What is the Burden of Proof for Wrongful Death?  

wrongful death written on a document with a law hammer next to it
Posted: January 29, 2024

Surviving family members may be entitled to compensation after a wrongful death on New York roads. The deceased person’s family, through a duly appointed personal representative, can file a lawsuit demanding money damages for harm caused. These damages can relate to pain, suffering, anguish, and pre-impact terror the deceased person may have endured before the death.  

Such damages can also concern pecuniary, or economic, injuries faced by family members in the wake of the untimely death. Wrongful death lawsuits can engender significant emotion. No amount of money can bring back a loved one killed due to the wrongdoing of another. At the same time, such claims can help provide financial support and allow family members to achieve some sense of closure by holding responsible parties liable. 

Going To Trial 

Not all wrongful death cases go to trial. Some claims, particularly those with clear liability scenarios and agreed upon damage amounts, can be resolved early on without the need for trial. The insurance company for the liable party or parties, contractually required to “indemnify” the responsible party for any obligation to pay for damages caused, may choose to extend a fair settlement offer early on. Other times, the insurance company may instead opt to defend the lawsuit.  

The Duty of Reasonable Care 

A successful New York wrongful death lawsuit will require a showing that the person who caused the harm was negligent by failing to uphold the duty of reasonable care. Those who interact in society must do so in a reasonable manner, using due care to avoid causing harm to others. This duty of care is especially important on streets and roadways, where people sit inside large, mobile instrumentalities of potential harm.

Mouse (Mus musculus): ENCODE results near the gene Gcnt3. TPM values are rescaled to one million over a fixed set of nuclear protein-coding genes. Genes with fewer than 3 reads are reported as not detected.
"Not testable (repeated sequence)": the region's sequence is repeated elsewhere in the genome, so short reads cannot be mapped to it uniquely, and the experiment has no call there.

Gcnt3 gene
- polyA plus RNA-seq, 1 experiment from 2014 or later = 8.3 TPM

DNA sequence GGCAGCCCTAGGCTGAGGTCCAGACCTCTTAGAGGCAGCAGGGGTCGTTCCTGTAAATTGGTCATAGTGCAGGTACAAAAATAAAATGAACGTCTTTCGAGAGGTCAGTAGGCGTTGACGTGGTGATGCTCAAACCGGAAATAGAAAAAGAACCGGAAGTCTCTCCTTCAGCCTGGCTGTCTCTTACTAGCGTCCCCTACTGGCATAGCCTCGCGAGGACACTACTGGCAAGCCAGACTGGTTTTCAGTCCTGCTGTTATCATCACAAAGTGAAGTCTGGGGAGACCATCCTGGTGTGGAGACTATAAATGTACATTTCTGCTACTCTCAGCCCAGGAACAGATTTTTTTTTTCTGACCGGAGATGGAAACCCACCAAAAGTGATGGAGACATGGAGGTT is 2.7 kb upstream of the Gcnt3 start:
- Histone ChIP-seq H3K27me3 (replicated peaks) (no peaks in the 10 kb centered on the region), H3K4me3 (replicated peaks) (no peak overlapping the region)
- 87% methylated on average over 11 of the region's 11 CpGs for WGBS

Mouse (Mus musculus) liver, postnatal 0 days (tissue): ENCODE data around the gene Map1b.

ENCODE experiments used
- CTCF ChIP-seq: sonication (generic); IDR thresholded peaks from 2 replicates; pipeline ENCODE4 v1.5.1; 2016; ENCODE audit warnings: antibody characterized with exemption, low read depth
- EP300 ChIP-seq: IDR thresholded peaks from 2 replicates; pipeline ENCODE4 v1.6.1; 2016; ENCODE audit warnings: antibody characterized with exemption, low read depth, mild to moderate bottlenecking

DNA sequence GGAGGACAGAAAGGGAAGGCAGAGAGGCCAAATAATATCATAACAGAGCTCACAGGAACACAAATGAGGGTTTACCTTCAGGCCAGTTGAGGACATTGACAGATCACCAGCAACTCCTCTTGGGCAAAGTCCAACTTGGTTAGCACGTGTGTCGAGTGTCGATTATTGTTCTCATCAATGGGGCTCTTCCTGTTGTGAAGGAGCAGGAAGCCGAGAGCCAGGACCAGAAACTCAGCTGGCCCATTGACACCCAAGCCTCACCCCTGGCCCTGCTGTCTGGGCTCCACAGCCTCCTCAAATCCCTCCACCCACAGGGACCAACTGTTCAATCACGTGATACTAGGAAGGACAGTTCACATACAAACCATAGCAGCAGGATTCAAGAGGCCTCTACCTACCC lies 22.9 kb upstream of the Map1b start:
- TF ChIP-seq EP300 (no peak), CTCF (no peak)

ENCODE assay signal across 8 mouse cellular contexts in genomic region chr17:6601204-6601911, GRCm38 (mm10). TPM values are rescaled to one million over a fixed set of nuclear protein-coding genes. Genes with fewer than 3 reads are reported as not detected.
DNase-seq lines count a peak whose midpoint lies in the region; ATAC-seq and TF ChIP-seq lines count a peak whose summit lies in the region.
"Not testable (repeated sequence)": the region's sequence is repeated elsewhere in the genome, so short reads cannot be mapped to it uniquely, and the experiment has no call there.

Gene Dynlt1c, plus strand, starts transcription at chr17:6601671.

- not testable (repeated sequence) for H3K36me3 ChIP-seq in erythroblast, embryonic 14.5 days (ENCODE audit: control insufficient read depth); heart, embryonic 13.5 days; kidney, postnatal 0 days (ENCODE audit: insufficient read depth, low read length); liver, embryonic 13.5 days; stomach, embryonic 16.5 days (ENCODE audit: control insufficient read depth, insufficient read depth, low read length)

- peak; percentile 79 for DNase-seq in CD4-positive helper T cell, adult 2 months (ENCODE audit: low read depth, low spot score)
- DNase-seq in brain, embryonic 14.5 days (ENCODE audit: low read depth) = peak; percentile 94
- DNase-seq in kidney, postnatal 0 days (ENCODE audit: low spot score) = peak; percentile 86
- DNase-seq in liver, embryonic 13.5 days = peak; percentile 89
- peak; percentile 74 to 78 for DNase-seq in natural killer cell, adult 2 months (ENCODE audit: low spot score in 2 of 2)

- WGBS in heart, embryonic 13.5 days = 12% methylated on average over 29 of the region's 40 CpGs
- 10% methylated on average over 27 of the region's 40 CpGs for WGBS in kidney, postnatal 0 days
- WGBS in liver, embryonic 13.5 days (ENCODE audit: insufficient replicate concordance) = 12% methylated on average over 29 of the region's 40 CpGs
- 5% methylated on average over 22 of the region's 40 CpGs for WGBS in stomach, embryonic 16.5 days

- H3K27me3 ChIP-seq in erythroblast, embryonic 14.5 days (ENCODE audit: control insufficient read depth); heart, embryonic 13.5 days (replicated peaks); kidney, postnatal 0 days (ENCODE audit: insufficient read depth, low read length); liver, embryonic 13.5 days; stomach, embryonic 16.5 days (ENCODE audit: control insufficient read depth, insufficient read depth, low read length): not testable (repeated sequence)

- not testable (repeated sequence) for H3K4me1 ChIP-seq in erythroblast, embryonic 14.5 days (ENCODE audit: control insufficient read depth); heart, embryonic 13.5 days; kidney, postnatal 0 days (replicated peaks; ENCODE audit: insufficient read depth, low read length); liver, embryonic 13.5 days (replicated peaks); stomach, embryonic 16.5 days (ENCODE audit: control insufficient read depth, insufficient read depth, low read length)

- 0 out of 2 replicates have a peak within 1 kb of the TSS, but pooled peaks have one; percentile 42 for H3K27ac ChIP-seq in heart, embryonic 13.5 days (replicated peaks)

New York courts have recognized that rules of the road contained in the Vehicle and Traffic Law constitute the standard of care for a given situation. For example, someone who refuses to stop at a red light in violation of the Vehicle and Traffic Law will generally be found negligent.  

Proving Negligence Can Be A Challenge 

As a practical matter, it can be challenging to establish negligence in a wrongful death case. In many personal injury cases, the sworn testimony of witnesses—whether they are parties or non-parties—is used to meet the burden of proof. By nature, someone who is wrongfully killed on New York roads will not be able to testify as to what happened. Proving negligence in a wrongful death case can be challenging. An experienced attorney can help overcome this obstacle through use of what is called the “Noseworthy Doctrine,” a device which effectively reduces the burden of proof. As recently explained by the Appellate Division, Third Department in Tyrell v Pollak, a 2018 decision 

“The theory behind the Noseworthy charge is that it is unfair to permit a defendant who has knowledge of the facts to benefit by remaining mute in a wrongful death action where the decedent is unavailable to describe the occurrence.”  

The Noseworthy doctrine is a powerful tool that seeks to put the parties on relatively equal footing—even though one of them is no longer living.  

If you have experienced Wrongful Death 

If your family member was killed in a New York motor vehicle crash, you may be entitled to compensation for any pain and suffering or pre-impact terror that family member may have experienced before the death. There can be no such recovery unless pain and suffering or fear or imminent death was conscious, i.e., the person perceived what was happening before death.  

Again, for practical reasons, it can be very challenging to meet this burden of proof through direct testimonial evidence, but an experienced attorney can help surmount this challenge by relying on circumstantial or expert evidence.  

Circumstantial evidence permits the finder of fact—often a jury—to draw an inference from a set of known facts to the conclusion. In this context, conjecture or surmise will not suffice and the personal representative appointed by the family must instead point to concrete evidence supporting a reasonable inference of conscious pain and suffering. If not, expert testimony—based on a forensic examination or review of medical records—can potentially bridge the gap.  

A wrongful death lawsuit, often accompanied with a survival claim for pain and suffering or pre-impact terror, will never bring a loved one back. At the same time, it has the capacity to bring a sense of closure by making the responsible person pay for damage caused. The attorneys at William Mattar, P.C. have helped many families achieve maximum compensation after a wrongful death on New York roads. We would be honored to use our knowledge and resources to help your family during a difficult time. 

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